A few lifetimes ago I found myself at the entrance to the Lincoln Tunnel with my driver’s door smashed in so badly that it could barely stay closed. Two of NYPD’s finest (and finest ;) extricated me out of the passenger’s side. One went over to handle the other driver, the other had me lean against the trunk and asked me if I smoked.
I hate that I blurt things out at the most inappropriate times, in the most inappropriate contexts - school functions, formal dinners, funerals and FaceTiming the former president of Israel (ask me about this one).
With summer around the corner (in this corner of the world), there’s a lot of talk about being your best self, which somehow links to self-care and self-love, both of which can lead to self-meanness, which then calls for self-compassion. So before we drive all of our selves completely crazy, here’s a breakdown of what’s up, and why it doesn’t really matter.
There’s a word that separates Your and Self - a word that allows you to set your goals, commit to your workout, juice your greens, save your money, hit your target, meet your soulmate, meditate to keep calm and carry on in pursuit of your best self. Whereas being yourself doesn’t require anything - not a dash, not a comma, not a space.
My swinging occurs almost everywhere else — in my food, in my mood, in my parenting, in my productivity. Some days I️ go full throttle, others I️ stay down low. Also known as black-and-white and ‘woah, you are too much!’ what I️’ve never been called is middle-of-the-road.
Panic is how I would describe it. The feeling I had when presented with my cake and candles and the moment to make my wishes (oh yes, even at fifty, I take my birthday wishes très seriously). Panic because nothing came to mind. I felt full. Full of food and drink, yes, but also full in that place that always has a yearning. That low-level hum of wanting more. That irritating itch of desire that feels unscratchable. That void which drives my drive, my ambition, my force. Devoid of the void, I am...fine?
I’ve been reflecting on my fiftieth for some time now. Taking stock of my life, going over what I have accomplished, grieving all that I have not, reflecting on time that has past that I will never get again. Some say age is just a number, but in the game of life, resources are limited, and age is a barometer of time, a measure of how much has gone by and what is still left.
I got married 21 years ago today. That’s 21 years of struggles and stress, celebrations and surprises (some more pleasant than others). 21 years of my belly growing, my heart expanding and my tolerance increasing as I learned to make room in and around myself for the (amazing) people that I share my life with.
21 years of figuring out how to compromise, to share, to think of others without losing myself.
The problem with getting what you want is that there is always more want underneath. Once you satisfy your appetite for food or for things or for power or for experiences, your desire becomes unleashed. There is more to want. More to yearn for, more to long for.
Grief has no rationale. It doesn’t care how old they were, how ill they were, how close you were.
Grief grabs you at your chest and squeezes relentlessly, just a moment longer than you think you can hold with a sudden and momentary release so that you can inhale sharply before you’re squeezed again. (Best to have a paper bag nearby to help with breathing.)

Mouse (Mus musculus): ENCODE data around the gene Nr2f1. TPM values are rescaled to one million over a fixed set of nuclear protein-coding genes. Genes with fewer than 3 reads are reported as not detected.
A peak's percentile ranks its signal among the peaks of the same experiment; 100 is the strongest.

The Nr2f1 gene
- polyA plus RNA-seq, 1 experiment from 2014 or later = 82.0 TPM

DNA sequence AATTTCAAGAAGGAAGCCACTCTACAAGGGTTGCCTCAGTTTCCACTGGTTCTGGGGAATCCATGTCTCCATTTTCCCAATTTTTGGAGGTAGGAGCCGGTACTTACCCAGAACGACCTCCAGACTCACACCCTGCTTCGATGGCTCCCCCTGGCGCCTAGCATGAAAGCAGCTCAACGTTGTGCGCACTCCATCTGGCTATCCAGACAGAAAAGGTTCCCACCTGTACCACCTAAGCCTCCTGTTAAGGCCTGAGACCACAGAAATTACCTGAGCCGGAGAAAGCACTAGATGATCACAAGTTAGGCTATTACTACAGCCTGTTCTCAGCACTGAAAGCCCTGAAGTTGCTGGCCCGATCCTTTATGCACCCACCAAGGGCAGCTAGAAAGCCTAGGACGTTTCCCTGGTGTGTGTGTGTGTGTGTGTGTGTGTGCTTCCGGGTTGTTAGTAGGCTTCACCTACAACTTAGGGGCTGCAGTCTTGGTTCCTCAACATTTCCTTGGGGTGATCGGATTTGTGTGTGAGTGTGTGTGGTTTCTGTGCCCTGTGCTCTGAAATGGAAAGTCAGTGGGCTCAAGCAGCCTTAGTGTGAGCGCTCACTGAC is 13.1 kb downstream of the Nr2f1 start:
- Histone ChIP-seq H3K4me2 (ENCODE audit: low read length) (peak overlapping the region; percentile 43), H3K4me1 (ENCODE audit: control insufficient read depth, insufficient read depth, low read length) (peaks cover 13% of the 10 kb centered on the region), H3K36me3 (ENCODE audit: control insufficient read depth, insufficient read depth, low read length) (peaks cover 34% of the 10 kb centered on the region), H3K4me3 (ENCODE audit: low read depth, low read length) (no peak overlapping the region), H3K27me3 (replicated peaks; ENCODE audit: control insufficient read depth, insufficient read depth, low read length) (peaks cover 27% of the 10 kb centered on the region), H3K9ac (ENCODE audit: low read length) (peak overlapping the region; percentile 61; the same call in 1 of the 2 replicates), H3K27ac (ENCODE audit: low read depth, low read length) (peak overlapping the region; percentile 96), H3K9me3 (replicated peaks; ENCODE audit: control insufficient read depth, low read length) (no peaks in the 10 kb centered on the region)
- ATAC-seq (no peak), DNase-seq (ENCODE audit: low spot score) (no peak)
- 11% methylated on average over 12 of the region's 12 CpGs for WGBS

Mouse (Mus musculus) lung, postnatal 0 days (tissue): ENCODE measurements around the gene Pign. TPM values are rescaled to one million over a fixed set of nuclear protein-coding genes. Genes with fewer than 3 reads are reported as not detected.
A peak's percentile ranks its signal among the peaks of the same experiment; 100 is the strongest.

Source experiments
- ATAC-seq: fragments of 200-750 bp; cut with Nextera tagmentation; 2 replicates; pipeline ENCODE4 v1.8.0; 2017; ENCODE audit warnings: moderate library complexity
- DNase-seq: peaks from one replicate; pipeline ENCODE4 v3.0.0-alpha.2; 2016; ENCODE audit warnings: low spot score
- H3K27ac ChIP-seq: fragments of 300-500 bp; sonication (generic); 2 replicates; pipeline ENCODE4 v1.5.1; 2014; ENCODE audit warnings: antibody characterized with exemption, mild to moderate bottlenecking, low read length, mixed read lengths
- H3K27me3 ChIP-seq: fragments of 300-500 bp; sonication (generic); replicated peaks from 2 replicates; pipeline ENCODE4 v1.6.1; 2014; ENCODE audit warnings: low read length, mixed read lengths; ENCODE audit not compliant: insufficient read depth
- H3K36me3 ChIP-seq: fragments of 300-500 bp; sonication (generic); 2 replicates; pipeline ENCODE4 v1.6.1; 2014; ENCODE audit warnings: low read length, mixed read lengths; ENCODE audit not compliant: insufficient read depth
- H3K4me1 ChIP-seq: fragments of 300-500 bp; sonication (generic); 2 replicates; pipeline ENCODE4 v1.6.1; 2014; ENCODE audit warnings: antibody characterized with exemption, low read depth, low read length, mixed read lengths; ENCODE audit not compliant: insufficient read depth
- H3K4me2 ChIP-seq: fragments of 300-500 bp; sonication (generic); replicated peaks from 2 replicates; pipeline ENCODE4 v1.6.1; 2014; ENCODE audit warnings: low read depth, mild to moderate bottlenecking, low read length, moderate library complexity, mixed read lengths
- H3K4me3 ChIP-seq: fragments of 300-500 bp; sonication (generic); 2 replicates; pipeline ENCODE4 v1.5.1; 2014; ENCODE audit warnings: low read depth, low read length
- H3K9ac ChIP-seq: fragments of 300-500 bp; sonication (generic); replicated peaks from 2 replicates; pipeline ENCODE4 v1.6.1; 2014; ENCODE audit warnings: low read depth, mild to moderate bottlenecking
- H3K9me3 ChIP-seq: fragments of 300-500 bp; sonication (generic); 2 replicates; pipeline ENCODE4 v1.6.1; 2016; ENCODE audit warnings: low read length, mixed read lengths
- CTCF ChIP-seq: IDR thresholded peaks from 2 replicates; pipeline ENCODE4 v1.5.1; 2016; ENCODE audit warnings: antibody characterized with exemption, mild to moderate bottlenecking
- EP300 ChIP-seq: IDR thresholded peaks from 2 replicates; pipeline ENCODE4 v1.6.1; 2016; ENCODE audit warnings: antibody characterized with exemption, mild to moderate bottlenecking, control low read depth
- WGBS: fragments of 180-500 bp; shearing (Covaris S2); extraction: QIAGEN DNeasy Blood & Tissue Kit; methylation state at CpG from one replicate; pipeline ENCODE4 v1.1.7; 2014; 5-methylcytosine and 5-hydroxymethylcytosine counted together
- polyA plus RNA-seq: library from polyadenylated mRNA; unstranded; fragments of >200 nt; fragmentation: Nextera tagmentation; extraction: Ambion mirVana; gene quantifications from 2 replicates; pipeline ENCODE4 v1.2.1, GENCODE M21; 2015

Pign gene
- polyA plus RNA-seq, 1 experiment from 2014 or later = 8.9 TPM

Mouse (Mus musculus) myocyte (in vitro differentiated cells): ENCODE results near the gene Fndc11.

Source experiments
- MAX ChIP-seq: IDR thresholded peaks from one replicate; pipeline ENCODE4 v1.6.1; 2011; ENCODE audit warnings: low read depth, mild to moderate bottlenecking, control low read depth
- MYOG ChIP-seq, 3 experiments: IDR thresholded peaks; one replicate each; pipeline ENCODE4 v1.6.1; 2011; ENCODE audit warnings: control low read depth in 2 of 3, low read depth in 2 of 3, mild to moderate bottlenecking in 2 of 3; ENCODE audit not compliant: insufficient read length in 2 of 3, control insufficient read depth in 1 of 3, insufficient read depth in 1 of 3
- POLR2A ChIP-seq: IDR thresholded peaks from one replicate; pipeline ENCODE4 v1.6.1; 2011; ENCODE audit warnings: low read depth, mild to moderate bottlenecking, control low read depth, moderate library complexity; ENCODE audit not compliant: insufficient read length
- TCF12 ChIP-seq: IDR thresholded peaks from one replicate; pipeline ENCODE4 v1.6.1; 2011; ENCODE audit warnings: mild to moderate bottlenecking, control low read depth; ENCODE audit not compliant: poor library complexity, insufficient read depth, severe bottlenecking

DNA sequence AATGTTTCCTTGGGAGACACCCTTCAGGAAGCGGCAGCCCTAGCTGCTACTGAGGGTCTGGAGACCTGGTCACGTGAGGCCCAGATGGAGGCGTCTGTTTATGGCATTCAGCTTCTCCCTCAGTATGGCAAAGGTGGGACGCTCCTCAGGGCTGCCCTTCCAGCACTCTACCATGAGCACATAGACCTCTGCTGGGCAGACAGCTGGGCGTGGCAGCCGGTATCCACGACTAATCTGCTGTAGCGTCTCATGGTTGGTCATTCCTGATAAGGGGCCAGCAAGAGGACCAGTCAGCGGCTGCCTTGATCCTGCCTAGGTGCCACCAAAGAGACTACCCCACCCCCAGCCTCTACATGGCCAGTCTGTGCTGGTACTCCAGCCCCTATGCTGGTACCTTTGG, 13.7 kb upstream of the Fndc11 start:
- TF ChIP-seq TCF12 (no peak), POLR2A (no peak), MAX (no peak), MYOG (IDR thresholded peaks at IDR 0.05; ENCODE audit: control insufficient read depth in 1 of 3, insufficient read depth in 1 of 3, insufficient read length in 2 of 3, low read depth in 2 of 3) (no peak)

Ten years ago we moved back to NYC from the suburbs. While there, I had promised myself that when we returned, I would run in Central Park every day. On our first day back I stepped into the park at West 79th street. That’s when I saw her.
I haven’t been to LA in 25 years. It’s not personal - we’re just not a match(a). I used to come here for work and race back home when I was done. The place was pretty, but fake, plastic-y, a watered down version of its magical onscreen presence. The people felt the same as well - all smiles but little more - with one of my least favorite questions making me feel like work is the worth here, and little else. I opted for New York and its absolute reality.
Lest this be our first meeting, let me bring you up to speed: I spend hours thinking about my self. I mean, I spend hours thinking about others as well, but overall I am pretty self-ish (and proud of it, too - it took me a long time to get this way.
It’s time for your year-end review. The one where you go over all the stuff you got done (or didn’t), the weight you lost (or gained), the promotion you got (or got passed over for). It’s time to go over all of the things that happened this year (can you believe it?) and reckon with the fact that the year is now over (can you believe it?).
Tis the season for gifts and giving and, by that count, receiving. We are well-instructed in the art of giving and somewhat practiced in the grace of receiving but know little about how to ask for what we want.
I know this because I keep looking at them as if I am a scientist studying the art of manicure. When in actuality I am a writer practicing the art of distraction. (In fairness, I don’t need much practice in this, I’m pretty good at it.)
My friend L and I caught up last week. Her nanny had left to tend to family matters, and L hadn’t hired a new one yet. “What surprises me is not how much I’m enjoying being home with the kids, but how much I want to be home with them. I’ve always loved working - I never thought I would want that.”
This weekend I hung out with a dozen parent volunteers at a campsite: preparing fire, food and fun for 150 campers. The kids had a great time and so did we - enjoying the instant camaraderie that comes when you’re volunteering.
When I first considered running the NYC Marathon, I asked around for some advice. Tom’s turned out to be the most useful: “Run. Follow the training.” The training, it turned out, was where the transformation happened.